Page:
How Refrigerators Work

Knowing how refrigerators work can be very useful when working on refrigerators. On this page I will explain how they work so that you can use this page in conjunction with my refrigerator repair guide to help you fix your broken refrigerator.


In order for a refrigerator to work, refrigeration must take place. Refrigeration takes place in the sealed system. The sealed system consists of the compressor, condenser, metering device evaporator and suction tube. First a refrigerant such as R-134 or R-12 enters into the compressor in gas form and the compressor raises the pressure and the temperature of the gas. Then the gas enters the condenser (normally located under or behind the refrigerator) still in gas form and exits as a liquid. Next, the high pressure/high temperature liquid refrigerant enters a metering device or capillary tube on most refrigerators and exits as a low pressure/ low temperature liquid. Next, the low pressure/low temperature liquid refrigerant enters the evaporator (located inside the freezer) and exits as a low pressure/low temperature gas. Then finally enters the suction tube and exits into the compressor and the process starts all over. Refrigerators never run out of gas so this process can go on forever unless the gas leaks out.


Airflow is important in the operation of refrigerators. The evaporator is located inside the freezer and provides cold air for the fresh food section and the freezer. A fan located above the evaporator blows air into the freezer and the fresh food section. The air enters the fresh food section through an air duck. A damper controls the rate of airflow into the fresh food section. Some dampers are manually turned by hand and some dampers are controlled by an electric motor. There is also a fan under the refrigerator to provide airflow through the condenser and over the compressor. This helps with the condensing process and helps cool the compressor so that it doesn’t overheat. If airflow is stopped or blocked inside or outside the refrigerator, the refrigerator stops working properly.


During a defrost cycle, the refrigeration is cut off and a defrost heater comes on to melt the ice off the evaporator. Once the temperature reaches 47-50 degrees Fahrenheit, the defrost thermostat terminates the defrost cycle. If you didn’t have a defrost cycle the ice would eventually build up to the point that it blocks airflow. Refrigerators go through a defrost cycle anywhere from once every six hours to once every 48 hours depending on the defrost control. There are two types of defrost controls, adaptive defrost controls and mechanical defrost timers.

That’s the basics on how refrigerators work now a little on how they are controlled.

Refrigerator Controls

Adaptive Defrost Controls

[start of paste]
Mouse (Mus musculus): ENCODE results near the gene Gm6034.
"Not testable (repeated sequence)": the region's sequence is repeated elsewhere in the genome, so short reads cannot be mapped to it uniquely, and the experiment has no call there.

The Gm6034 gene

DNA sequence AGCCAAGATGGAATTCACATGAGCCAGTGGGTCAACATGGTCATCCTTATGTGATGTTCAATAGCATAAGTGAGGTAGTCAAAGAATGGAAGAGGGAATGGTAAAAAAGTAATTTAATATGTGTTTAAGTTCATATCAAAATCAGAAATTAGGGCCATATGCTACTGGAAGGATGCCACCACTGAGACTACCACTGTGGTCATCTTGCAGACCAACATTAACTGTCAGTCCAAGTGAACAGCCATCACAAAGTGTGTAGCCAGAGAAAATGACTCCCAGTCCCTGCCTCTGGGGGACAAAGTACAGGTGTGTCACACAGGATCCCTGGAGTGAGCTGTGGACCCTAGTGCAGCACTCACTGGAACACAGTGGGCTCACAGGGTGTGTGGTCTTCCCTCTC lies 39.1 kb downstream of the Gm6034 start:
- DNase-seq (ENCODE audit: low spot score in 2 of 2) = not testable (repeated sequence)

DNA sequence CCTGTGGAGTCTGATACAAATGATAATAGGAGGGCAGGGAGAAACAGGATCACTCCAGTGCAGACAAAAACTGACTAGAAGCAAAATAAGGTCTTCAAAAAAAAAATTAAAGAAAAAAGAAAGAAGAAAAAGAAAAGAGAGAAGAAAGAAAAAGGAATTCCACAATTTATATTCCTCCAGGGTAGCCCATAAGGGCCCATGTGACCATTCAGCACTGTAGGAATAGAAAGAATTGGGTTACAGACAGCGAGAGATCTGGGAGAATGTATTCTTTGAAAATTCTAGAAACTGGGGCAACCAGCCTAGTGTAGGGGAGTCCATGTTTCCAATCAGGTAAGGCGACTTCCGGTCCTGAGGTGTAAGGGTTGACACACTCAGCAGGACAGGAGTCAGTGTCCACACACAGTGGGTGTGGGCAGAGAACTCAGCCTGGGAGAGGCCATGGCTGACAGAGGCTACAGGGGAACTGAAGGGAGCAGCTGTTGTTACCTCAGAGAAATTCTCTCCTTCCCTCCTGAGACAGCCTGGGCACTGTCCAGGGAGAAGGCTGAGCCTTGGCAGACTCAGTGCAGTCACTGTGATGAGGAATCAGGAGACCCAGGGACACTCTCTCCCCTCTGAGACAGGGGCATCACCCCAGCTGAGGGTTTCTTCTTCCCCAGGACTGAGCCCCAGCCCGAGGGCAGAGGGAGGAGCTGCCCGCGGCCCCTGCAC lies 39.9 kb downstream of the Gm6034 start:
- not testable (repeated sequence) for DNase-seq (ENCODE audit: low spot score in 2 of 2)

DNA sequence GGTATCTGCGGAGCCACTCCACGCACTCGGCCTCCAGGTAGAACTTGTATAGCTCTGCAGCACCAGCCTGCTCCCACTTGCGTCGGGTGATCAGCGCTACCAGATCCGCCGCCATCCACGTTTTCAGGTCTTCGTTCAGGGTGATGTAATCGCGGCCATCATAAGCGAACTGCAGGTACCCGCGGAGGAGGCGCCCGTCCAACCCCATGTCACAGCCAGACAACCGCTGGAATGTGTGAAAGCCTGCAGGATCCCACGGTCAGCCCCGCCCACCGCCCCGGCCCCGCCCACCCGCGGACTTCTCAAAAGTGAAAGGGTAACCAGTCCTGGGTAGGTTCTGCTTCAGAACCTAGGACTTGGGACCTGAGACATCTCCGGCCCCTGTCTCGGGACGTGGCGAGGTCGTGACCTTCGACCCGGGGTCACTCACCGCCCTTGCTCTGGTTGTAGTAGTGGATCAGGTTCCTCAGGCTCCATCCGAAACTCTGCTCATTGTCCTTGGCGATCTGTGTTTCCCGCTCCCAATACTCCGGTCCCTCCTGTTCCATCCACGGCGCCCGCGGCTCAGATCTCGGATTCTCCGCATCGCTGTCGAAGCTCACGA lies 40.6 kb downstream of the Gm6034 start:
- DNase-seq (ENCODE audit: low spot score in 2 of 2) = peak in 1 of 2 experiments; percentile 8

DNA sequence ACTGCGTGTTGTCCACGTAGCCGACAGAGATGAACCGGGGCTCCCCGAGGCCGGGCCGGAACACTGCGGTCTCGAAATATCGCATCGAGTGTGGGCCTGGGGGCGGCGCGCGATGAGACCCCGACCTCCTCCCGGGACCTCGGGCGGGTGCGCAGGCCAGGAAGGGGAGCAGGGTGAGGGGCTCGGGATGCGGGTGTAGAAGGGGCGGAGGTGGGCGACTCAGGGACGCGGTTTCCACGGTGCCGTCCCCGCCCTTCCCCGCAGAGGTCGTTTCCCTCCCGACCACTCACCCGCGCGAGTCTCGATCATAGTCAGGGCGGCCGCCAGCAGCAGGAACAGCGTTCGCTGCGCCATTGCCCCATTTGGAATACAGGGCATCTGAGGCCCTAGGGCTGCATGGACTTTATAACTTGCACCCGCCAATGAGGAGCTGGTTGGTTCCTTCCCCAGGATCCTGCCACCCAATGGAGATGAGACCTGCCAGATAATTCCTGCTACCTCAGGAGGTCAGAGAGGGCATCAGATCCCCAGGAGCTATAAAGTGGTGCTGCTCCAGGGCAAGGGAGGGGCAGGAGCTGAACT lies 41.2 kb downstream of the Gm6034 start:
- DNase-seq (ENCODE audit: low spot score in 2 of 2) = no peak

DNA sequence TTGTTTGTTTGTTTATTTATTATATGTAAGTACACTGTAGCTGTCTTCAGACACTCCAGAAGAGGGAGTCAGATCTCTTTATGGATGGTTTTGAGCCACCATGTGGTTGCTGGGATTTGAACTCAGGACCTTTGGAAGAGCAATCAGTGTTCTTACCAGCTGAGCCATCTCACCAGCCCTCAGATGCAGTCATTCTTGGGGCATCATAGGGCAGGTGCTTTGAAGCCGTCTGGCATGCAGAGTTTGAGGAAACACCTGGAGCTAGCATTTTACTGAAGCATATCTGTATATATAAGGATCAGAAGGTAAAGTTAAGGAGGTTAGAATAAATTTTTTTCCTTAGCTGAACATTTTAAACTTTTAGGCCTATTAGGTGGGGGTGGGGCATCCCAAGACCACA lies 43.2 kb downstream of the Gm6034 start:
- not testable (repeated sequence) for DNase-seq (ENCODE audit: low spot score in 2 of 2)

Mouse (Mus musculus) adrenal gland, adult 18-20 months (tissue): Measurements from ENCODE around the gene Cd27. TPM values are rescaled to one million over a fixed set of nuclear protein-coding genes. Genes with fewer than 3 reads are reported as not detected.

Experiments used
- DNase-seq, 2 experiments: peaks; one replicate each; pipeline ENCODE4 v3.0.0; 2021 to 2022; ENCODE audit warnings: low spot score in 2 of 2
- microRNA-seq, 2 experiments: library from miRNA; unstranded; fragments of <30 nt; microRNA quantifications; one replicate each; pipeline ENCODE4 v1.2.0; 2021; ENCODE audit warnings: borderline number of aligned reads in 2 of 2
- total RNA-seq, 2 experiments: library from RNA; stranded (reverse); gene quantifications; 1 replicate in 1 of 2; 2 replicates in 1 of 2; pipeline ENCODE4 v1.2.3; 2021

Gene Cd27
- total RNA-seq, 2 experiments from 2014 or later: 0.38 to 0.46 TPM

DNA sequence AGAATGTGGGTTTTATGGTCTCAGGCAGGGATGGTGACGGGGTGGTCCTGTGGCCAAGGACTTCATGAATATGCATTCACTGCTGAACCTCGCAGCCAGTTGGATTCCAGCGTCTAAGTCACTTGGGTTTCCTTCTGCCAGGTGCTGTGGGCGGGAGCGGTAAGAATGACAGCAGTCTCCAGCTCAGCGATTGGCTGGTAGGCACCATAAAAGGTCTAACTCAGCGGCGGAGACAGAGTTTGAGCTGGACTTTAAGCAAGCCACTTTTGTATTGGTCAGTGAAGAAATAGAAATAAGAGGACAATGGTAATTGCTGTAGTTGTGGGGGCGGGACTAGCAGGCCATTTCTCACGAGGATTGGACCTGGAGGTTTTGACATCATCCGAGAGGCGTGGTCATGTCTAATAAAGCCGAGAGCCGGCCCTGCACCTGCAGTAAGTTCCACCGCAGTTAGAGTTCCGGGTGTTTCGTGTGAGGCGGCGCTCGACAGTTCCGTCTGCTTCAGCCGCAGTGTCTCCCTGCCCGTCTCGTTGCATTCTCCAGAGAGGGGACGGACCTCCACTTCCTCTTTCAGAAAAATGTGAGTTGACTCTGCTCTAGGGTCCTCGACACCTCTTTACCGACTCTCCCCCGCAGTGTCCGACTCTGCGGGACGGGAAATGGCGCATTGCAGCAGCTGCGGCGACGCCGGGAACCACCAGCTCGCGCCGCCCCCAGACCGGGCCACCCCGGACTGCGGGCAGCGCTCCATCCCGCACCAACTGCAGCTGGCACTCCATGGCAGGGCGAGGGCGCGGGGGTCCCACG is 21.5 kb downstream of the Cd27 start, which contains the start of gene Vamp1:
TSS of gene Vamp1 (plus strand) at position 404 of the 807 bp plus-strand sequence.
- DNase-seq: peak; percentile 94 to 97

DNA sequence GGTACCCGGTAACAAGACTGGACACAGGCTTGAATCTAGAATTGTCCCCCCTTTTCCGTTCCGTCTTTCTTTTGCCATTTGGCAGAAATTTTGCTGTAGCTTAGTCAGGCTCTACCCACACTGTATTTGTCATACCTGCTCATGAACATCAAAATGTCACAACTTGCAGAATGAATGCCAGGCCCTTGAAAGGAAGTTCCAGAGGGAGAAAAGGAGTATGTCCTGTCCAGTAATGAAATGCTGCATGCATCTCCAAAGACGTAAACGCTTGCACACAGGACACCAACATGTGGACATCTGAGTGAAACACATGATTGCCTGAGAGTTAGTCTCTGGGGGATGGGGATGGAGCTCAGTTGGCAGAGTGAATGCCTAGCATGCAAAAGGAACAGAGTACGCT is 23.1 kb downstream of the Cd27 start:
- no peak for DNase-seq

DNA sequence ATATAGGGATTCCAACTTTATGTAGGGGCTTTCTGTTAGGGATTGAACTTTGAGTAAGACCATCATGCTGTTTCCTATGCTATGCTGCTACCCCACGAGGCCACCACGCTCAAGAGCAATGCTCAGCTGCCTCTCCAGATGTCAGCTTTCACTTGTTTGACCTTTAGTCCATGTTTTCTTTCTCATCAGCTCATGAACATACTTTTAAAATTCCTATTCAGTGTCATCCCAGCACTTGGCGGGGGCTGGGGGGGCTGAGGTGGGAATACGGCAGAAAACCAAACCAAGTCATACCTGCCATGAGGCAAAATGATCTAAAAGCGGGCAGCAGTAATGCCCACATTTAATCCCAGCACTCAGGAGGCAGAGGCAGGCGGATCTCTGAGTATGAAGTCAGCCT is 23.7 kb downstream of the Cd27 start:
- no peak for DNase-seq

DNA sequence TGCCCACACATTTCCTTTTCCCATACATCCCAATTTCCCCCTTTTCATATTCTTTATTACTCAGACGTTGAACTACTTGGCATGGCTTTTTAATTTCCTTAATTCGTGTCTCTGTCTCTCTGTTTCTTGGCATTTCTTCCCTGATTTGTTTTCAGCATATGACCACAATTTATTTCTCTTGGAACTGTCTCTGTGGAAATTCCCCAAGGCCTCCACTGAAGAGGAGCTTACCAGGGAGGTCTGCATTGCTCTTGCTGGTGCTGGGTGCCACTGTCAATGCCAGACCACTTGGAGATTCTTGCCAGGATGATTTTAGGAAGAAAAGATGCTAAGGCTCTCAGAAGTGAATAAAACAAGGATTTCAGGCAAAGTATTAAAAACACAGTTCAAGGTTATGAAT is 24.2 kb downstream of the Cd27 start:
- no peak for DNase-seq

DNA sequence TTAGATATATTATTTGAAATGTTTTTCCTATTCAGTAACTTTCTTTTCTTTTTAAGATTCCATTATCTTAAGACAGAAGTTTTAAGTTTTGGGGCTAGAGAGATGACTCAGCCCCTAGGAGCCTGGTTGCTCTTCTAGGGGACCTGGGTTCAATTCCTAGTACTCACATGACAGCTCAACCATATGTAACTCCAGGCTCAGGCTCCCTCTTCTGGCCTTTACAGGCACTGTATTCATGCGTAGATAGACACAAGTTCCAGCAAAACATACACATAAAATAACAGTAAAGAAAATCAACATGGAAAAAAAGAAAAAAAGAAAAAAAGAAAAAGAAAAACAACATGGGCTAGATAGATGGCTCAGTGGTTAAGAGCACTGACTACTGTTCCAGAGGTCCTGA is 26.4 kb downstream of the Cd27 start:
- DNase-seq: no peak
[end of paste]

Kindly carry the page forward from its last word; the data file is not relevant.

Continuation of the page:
Refrigerators uses more electricity during defrost than any other cycle, so to make refrigerators more efficient manufactures started using adaptive defrost controls. An adaptive defrost control adapts the defrost cycle to your families needs. The more times the doors of your refrigerator are opened, the more often it needs a defrost cycle. On GE refrigerators with adaptive defrost, it goes through a defrost cycle once every 48 hours if the doors are not opened during that time. But the longer the door stays open between defrost cycles, the more often it goes into a defrost cycle.

Mechanical Defrost Timers

Unlike adaptive defrost controls, the time between defrost cycles is the same on refrigerators with a mechanical defrost timer. The time between defrost cycles will vary with each models. Some defrost every six hours for 30 minutes and some defrost every 12 hours for 35 minutes.

Temperature Controls

Refrigerators have two controls, one for the freezer and one for fresh food. The fresh food control is a thermostat called a cold control that cuts off the refrigerator when the fresh food section reaches desired temperature which is somewhere between 33 and 42 degrees Fahrenheit, by that time the freezer will be cold enough. On older refrigerators and some new refrigerators, the freezer control controls a damper that slows down or speeds up the rate that the air enters the fresh food section. So if you turn the freezer up, all you do is block airflow going to the fresh food section so that the refrigerator runs longer and the freezer gets colder. Normally it is best if this control is set midway and left there. On newer refrigerators with an electric damper control, the damper automatically opens and closes the damper, as needed depending on the temperature in the fresh food and freezer sections.

I hope this page helped you better understand how refrigerators work. If you have any questions about how refrigerators work you can visit my page on frequently asked questions about refrigerators.

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